Flanders and Swann: A Modern Duo?

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I had never heard of Flanders and Swann before I saw the publicity that announced Tim Fitzhigham and Duncan Walsh-Atkins’ revival being performed in Oxford this Saturday, and yet within seconds of watching one of their videos online I felt like I recognised them. The musical comedy duo, Flanders and Swann, singer and accompanist respectively, sing whilst at the same time talking in pleasant voices; a small scale Gilbert and Sullivan. The jokes in the songs I looked at on Youtube were quaint but also faintly risqué: in ‘Madeira M’dear’ an old man uses madeira to seduce a young woman, while in ‘A Song of Patriotic Prejudice’ national snobberies about the differing regions of the U.K end up nonetheless satirising the casual xenophobe himself. Others contained pure silliness reminiscent of Monty Python. But I was intrigued to meet Tim Fitzhigham, who plays the role of Flanders and comes from a very successful comedy background (he has won numerous accolades in performances at Edinburgh), to discover why now was the moment for a revival of this particular act, and what the act’s wider relation to contemporary and past comedy might be.

Tim reveals that he has been acquainted with Flanders and Swann for a very long time. “‘The Canoe Song’ by Flanders and Swann is my earliest childhood memory apart from swallowing paint. I think my parents must have loved it. I guess there was an album in the house and I must have started listening to it then.” I ask him then what prompted him to perform their work professionally as an adult. “Well Duncan and I were asked to do a charity concert by Duncan’s Granny, who used to be a dancer, and had this kind of fantastic west end turn of phrase, although she kind of fitted in nowhere [living in] Sussex. She used to raise money for the local cottage hospital and we did Noel Coward one year, ‘cause we were working on a Noel Coward review, and then the next year she said, ‘Darlings, I don’t think I can guarantee a house again for Noel Coward, I just don’t think I can hold the seats’. And so we sat down and I said to Duncan, ‘Why not Flanders and Swann? I’ve always loved them,’ and Duncan said. ‘Ahh, I’ve always loved them.’” This partnership led not just to fruitful artistic performances but also a concrete development for the community: ”The Plaster Cutter at the cottage hospital was entirely the result of these two charity nights.” The success went from there as it turned out that there was a wide interest in Flanders and Swann.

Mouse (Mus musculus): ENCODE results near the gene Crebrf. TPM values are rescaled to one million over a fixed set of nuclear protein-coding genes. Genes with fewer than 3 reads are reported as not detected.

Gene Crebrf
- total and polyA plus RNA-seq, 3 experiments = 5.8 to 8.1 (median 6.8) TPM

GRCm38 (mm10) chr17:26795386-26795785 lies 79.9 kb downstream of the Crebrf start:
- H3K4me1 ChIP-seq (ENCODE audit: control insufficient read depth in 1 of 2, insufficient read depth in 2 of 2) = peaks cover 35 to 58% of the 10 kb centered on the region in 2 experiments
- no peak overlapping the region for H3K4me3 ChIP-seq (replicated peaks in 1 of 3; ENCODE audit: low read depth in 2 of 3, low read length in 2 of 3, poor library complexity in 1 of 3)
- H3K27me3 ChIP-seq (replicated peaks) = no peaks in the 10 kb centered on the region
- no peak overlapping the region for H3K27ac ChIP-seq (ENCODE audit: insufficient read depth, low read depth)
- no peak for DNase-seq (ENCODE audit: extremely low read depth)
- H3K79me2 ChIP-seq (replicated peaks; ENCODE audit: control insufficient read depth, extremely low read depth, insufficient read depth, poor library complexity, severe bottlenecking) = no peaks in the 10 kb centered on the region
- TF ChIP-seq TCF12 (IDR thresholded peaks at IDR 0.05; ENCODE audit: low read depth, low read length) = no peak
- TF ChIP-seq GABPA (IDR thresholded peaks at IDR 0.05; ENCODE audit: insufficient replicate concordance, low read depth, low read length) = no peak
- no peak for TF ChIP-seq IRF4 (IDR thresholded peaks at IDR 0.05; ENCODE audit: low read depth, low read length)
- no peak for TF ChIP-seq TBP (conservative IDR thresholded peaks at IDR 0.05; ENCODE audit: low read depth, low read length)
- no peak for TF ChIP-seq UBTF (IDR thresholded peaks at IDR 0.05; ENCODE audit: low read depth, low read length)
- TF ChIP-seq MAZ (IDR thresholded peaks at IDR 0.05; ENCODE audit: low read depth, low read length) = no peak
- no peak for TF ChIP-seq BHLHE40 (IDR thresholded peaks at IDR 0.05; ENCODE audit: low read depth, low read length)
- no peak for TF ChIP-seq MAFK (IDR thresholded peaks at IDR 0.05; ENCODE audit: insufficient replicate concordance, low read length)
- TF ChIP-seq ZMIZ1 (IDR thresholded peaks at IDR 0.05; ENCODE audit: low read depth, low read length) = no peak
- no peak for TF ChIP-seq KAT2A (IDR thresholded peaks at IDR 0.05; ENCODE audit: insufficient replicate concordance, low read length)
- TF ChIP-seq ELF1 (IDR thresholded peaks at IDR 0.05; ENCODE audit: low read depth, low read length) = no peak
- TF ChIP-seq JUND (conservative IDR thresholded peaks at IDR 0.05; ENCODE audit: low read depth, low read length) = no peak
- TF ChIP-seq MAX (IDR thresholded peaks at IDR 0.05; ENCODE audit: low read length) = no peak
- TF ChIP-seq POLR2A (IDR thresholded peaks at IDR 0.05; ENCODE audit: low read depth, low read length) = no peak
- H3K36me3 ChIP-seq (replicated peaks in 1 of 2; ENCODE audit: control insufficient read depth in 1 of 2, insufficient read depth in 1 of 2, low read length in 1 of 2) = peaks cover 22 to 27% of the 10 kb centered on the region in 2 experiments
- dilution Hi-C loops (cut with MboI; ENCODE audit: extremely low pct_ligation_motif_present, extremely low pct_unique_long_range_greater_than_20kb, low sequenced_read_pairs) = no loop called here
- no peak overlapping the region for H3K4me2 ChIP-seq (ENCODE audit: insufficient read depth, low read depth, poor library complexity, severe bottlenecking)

I was interested to ask whether the success of their version of Flanders and Swann was due to a recent surge in interest for musical comedy, as with performers such as Bill Bailey and Tim Minchin; or instead more nostalgia for the past. “I think it is certainly both of those things, but I think also thirdly let’s not underestimate these songs are just funny. They are really funny songs. The banter is good and people just do like hearing funny, well put-together, brilliantly crafted lyrics and great musical numbers. And I think Michael and Donald were some of the best we have ever had at that.” Fitzhigham views the songs as empirically good in themselves, citing Donald’s (Swann’s) gift as a composer and Michael’s as a lyricist. But there does seem to be a nostalgia element that drives people to the shows: there are few places to see what used to be such an important act. “People who have heard Flanders and Swann want to hear him done right. There is not that much television footage of Flanders and Swann and not that much cinematic footage either. Flanders and Swann’s shows were released as cinema reels when they finished touring them – that is sort of how big they were. And you think that now we don’t have an act, probably globally, apart from some of the American acts who can do a tour in the theatre and then finish the tour and say lets do a cinema release now.”